I have been thinking a lot about hospitality and generosity since I started as minister here in September.
Firstly, my family and I have been so warmly welcomed, with many kind words and an amazing cake (not to mention a great meal at The Rose and Crown). We are all very grateful for this, and I already feel at home here. I know other newcomers to the church have felt a similar sense of welcome (although perhaps not everyone gets a cake with their name on it!)
Secondly, we have celebrated our Harvest Festival. I was genuinely overwhelmed by how beautiful the displays were, by the obvious love and creativity and generosity which went into them, and by the gifts which people brought to share with the Foodbank, and to raise funds for the work of All We Can.
And as I write this article, I am sat in our fantastic Community Café, eating one of the delicious gingerbread bunnies which are given away to any children who visit, and supping on an excellent (but very good value!) mug of filter coffee. Around me, people of all ages seem relaxed, welcomed and at home, the team keeping an eye out for newcomers and catching up with friends, old and new. In the Bible and throughout the history of the Christian faith, there is a strong tradition pointing to the importance of hospitality and generosity. There are hundreds of verses which we could have looked at, but one particular scripture which we considered during our Harvest celebrations was from Deuteronomy;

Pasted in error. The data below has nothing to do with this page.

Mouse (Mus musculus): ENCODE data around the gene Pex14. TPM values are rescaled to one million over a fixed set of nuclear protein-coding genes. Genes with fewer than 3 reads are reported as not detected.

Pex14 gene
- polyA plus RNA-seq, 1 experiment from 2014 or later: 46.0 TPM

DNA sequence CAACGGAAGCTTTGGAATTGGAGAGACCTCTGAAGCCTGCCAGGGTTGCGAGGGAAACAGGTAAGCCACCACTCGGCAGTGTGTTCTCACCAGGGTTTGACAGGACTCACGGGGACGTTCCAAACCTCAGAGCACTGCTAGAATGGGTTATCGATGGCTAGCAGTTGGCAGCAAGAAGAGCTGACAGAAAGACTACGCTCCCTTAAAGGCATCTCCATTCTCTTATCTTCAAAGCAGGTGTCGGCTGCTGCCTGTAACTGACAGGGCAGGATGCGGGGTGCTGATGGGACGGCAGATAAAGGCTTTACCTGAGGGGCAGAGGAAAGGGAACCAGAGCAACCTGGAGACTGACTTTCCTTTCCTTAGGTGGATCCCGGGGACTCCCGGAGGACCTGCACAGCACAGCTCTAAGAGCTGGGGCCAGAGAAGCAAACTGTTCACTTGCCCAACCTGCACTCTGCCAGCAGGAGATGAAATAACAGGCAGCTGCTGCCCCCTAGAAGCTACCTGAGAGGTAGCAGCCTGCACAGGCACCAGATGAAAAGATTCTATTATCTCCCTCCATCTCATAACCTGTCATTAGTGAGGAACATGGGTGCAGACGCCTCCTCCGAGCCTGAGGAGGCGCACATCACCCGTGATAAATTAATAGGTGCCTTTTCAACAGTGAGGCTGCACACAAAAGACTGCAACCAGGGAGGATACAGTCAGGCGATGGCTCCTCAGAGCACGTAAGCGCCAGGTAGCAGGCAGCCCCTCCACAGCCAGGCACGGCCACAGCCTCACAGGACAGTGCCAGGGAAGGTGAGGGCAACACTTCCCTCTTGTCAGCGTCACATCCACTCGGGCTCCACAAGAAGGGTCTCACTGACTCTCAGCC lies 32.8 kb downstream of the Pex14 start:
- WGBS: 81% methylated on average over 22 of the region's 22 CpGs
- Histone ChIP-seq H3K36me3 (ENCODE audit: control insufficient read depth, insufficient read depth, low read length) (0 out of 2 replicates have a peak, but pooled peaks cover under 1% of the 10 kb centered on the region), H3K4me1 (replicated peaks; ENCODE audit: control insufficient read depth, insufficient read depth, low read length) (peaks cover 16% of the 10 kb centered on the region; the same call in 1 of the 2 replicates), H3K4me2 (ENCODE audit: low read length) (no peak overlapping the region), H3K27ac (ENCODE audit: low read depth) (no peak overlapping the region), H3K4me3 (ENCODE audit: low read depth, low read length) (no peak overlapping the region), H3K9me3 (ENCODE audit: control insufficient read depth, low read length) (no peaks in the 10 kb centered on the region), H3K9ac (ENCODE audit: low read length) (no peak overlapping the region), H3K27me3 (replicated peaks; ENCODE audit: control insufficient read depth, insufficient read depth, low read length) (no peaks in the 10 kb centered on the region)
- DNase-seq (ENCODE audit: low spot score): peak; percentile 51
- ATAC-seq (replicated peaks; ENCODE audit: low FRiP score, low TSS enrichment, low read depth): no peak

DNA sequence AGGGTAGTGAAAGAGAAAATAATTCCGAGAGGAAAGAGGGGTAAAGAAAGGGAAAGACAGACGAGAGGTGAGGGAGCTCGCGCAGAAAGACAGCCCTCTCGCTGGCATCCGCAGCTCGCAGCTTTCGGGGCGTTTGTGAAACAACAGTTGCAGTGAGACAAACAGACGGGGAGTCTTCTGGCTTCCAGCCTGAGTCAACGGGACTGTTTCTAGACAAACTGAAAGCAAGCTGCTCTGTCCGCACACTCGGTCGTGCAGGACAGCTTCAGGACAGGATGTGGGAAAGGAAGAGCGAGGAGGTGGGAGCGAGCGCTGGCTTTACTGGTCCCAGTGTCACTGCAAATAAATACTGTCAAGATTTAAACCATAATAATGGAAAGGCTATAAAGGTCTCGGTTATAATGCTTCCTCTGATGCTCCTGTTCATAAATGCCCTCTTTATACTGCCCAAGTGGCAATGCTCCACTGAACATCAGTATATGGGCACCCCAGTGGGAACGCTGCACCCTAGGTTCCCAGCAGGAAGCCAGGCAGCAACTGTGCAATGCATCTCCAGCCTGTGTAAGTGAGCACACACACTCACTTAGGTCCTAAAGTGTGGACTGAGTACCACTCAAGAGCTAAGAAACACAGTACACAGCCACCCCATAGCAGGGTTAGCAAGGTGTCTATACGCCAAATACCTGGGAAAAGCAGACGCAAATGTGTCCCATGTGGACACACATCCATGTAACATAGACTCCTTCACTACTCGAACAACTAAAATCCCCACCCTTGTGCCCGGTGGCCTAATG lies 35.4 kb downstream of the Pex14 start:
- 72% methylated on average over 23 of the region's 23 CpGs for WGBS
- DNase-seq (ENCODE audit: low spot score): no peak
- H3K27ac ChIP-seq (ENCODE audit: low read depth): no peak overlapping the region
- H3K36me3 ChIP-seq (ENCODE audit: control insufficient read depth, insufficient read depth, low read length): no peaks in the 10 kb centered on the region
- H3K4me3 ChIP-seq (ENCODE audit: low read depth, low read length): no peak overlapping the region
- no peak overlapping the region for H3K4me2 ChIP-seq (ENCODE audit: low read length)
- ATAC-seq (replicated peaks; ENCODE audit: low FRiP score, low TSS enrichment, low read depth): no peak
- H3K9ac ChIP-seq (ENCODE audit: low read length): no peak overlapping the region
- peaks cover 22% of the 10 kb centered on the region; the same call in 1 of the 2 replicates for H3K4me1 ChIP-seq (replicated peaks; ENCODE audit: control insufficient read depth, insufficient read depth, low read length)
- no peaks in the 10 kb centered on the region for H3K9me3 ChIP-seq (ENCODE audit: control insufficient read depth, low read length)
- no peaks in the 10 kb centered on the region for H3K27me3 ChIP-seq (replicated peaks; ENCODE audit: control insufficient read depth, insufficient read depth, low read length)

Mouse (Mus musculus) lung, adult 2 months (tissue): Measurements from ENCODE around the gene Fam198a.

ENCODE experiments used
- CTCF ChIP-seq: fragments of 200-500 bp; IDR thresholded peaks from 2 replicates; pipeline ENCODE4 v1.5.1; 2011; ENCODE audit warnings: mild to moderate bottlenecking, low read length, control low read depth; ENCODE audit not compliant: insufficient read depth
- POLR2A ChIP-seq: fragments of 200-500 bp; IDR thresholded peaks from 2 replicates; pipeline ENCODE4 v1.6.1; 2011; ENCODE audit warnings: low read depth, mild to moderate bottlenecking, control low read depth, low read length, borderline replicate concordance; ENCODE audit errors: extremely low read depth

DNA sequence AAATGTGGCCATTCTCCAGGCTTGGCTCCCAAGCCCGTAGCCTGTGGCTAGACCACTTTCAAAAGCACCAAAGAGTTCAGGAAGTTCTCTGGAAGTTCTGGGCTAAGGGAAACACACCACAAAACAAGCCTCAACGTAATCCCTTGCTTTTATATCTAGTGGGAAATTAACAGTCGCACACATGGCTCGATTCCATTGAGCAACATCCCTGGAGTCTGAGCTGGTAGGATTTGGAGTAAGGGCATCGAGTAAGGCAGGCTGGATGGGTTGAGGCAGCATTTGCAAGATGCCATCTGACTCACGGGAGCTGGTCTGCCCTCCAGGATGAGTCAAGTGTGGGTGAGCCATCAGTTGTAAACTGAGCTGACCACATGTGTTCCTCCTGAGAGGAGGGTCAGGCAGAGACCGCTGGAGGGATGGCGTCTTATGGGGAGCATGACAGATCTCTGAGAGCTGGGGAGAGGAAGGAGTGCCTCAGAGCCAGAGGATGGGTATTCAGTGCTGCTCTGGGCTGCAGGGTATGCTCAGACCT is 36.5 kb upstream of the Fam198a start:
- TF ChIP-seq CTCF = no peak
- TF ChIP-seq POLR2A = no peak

“When you are harvesting in your field and you overlook a sheaf, do not go back to get it. Leave it for the foreigner, the fatherless and the widow, so that the LORD your God may bless you in all the work of your hands. When you beat the olives from your trees, do not go over the branches a second time. Leave what remains for the foreigner, the fatherless and the widow.”
I find this sort of principle to be both encouraging and challenging. Encouraging, because it feels like we’re already on the right track. And challenging, because I think if we take it seriously we will have to go deeper, and be stretched wider in what it means to be hospitable and generous in our personal lives and in the life of the church….to what extent are we motivated by hospitality and generosity in our response to the Syrian refugee crisis? To what extent are we motivated by hospitality and generosity in the use of our homes and finances? To what extent are we motivated by hospitality and generosity in how we embrace and encourage the participation of children in the life and worship of Histon Methodist Church? To what extent are we motivated by hospitality and generosity in the way we develop the building here for the use of all?
I don’t think there are straightforward responses to any of the issues, but as we commit them to God in prayer, and explore the possibilities with one another, perhaps we shall find some interesting and exciting ways forward…………… Simon